While the New Zealand and European cardiovascular guidelines usefully summarise cardiovascular risk, neither provide an accessible summary of the numbers needed to treat, years of life gained, adverse event rates, costs, or workload at each level of absolute risk. Doubts remain about treating mild hypertension at younger ages. For example, 400 men aged 52 with systolic blood pressure <150 mm Hg would require treatment for five years to prevent one stroke. This number falls to 250 for systolic pressure of 150-169 mm Hg and to 100 for systolic pressure of 170-199 mm Hg.39 40 Lifetime treatment is estimated to add an average of 30 to 64 days to life expectancy; at 1995 prices, the cost ranged from £14 000 to £82 000 for men (greatest in the youngest patients) and from £28 000 to £252 000 for women for each quality adjusted life year gained.41
Patients and doctors need easy access to such data to inform their decisions. Table 2) shows a summary of outcome measures that might be included in future guidelines. It is not until annual cardiovascular risk is 1.5% or more that the benefits of treating raised blood pressure begin to become clear.8 While a national strategy to reduce dietary salt and obesity would have considerably more impact than drug treatment, and at considerably less cost,1 42 patients and their doctors must, for now, rely on evidence of this kind to inform their choice of treatment.
Managing serum cholesterol
The management of serum cholesterol presents greater uncertainty, although this is now changing for high risk patients. For people with heart disease and serum cholesterol above 6.5 mmol/l, and possibly at lower levels, treatment with “statins” to reduce cholesterol confers benefit.19 43 For people without heart disease at lower absolute risk, recommendations for drug treatment based solely on their relative risk due to raised cholesterol have been controversial. The European Atherosclerosis Group13 and a Sheffield group18 20 have attempted to resolve the dilemma by recommending that treatment be based on absolute risk calculated with data from the Framingham study. Even with these more conservative guidelines, the number of people for whom treatment is recommended is substantially higher than reviews of previous trials seem to warrant. For people without pre-existing heart disease, adverse effects of treatment may be decisive, and further large scale trials are necessary to establish lower limits for treatment.27 44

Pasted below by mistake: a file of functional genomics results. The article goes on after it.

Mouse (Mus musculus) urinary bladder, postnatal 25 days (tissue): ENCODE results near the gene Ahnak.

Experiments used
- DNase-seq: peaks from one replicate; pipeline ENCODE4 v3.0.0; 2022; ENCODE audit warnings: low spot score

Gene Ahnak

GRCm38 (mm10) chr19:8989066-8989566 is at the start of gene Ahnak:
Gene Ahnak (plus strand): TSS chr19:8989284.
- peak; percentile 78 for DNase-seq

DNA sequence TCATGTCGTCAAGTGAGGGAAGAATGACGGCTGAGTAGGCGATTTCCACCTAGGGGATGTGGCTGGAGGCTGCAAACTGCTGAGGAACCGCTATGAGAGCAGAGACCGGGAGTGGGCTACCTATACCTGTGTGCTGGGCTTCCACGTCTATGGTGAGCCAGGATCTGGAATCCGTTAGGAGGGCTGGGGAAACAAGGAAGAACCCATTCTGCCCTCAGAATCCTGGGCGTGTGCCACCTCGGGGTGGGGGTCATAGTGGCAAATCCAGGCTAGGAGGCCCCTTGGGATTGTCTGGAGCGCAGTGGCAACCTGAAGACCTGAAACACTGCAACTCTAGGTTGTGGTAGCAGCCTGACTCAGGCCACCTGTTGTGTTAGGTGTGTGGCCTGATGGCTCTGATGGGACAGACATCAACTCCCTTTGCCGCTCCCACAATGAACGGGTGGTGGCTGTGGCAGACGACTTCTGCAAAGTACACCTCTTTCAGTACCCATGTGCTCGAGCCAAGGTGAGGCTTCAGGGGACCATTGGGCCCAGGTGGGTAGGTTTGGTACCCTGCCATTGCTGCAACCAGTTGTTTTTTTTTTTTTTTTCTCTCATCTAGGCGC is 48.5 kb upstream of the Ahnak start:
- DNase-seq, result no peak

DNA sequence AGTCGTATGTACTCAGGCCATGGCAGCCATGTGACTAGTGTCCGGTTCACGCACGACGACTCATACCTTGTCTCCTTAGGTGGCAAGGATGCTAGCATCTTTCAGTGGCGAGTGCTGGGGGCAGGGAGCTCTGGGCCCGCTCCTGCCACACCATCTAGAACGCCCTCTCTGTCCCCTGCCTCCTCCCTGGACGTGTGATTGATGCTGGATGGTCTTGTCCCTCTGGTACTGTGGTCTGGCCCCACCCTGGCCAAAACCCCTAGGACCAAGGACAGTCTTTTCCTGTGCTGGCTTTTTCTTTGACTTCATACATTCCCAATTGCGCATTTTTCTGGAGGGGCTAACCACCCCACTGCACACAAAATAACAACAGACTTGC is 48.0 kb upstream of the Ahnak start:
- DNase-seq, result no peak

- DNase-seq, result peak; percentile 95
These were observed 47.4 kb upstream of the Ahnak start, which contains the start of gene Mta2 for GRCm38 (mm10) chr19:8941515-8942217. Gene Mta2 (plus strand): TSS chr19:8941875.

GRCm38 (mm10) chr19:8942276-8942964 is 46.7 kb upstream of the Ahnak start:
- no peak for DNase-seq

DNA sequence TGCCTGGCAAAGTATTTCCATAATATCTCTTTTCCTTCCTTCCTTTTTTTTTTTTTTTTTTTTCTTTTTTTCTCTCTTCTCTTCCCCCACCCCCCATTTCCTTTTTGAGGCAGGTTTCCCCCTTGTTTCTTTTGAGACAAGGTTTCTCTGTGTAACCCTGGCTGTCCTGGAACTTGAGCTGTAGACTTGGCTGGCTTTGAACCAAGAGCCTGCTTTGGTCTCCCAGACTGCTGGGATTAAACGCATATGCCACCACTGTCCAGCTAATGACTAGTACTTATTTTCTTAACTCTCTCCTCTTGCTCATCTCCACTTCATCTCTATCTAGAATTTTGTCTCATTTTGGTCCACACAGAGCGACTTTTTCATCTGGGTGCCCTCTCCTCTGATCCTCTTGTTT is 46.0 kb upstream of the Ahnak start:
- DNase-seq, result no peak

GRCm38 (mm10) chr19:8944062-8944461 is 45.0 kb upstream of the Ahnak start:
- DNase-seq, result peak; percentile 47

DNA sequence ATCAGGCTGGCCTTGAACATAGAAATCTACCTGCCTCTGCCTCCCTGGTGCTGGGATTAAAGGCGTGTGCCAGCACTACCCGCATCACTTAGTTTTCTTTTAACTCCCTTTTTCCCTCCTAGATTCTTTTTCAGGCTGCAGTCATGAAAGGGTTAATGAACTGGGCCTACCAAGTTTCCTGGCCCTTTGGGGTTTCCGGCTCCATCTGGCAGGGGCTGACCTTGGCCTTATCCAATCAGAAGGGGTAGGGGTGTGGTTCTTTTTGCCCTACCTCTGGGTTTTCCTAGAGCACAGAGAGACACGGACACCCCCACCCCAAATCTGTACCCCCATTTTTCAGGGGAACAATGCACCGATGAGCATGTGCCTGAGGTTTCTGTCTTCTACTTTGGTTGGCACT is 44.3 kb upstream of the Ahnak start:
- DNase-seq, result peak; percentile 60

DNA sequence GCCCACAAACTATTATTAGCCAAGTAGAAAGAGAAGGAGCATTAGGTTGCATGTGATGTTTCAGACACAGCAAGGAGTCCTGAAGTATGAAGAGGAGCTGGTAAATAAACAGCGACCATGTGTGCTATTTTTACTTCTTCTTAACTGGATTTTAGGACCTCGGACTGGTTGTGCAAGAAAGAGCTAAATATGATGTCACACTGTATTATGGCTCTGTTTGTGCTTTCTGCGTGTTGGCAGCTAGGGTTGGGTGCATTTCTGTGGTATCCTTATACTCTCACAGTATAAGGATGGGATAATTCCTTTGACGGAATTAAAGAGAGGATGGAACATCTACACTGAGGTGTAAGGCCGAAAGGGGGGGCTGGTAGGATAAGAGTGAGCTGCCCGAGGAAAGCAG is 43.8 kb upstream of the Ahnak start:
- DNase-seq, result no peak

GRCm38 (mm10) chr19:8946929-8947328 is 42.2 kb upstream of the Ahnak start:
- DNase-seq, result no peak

The west of Scotland study indicates that, among healthy men with an average serum cholesterol concentration of 7 mmol/l and annual coronary event risk of 1.5%, 200 people would require treatment for five years to prevent one coronary death and 40 would require treatment for this period to prevent one coronary event.45 Table 3) compares the results of this study with those of the Scandinavian simvastatin survival study.19 Again, this simple summary of treatment outcomes would enhance future guidelines, although gains in life years were not available at the time, nor were costs in the Scandinavian study. Even at the low levels of adverse reaction reported, for every one person gaining from prevention of coronary death, two or three people would experience adverse effects from treatment. It is in these areas of uncertainty that there is the greatest need for accessible presentation of available data.
Absolute multiple risk scores usefully summarise risk and are better predictors than any single factor. However, risk is only half the story. Accessible presentation of numbers needed to treat, years of life gained, adverse events, cost, and workload is also needed for shared decision making, enabling patients and their clinicians to weigh the pros and cons of treatment in their particular circumstances. These measures should be routinely included in management guidelines. Decision tools may only approximate to the truth, but presenting a range of treatment outcomes establishes a common currency for informed choice. Placing finite limits on uncertainty is the best guarantee that treatment will be optimal and appropriate.47
I thank Carol Dezateux, Kambiz Boomla, Gene Feder, Rod Jackson, Anna Livingstone, Pat McBride, and the referees who commented on this article.
Funding: I wrote this article while on study leave funded by the Department of Health, the Royal College of General Practitioners, and the King's Fund.
Conflict of interest: None.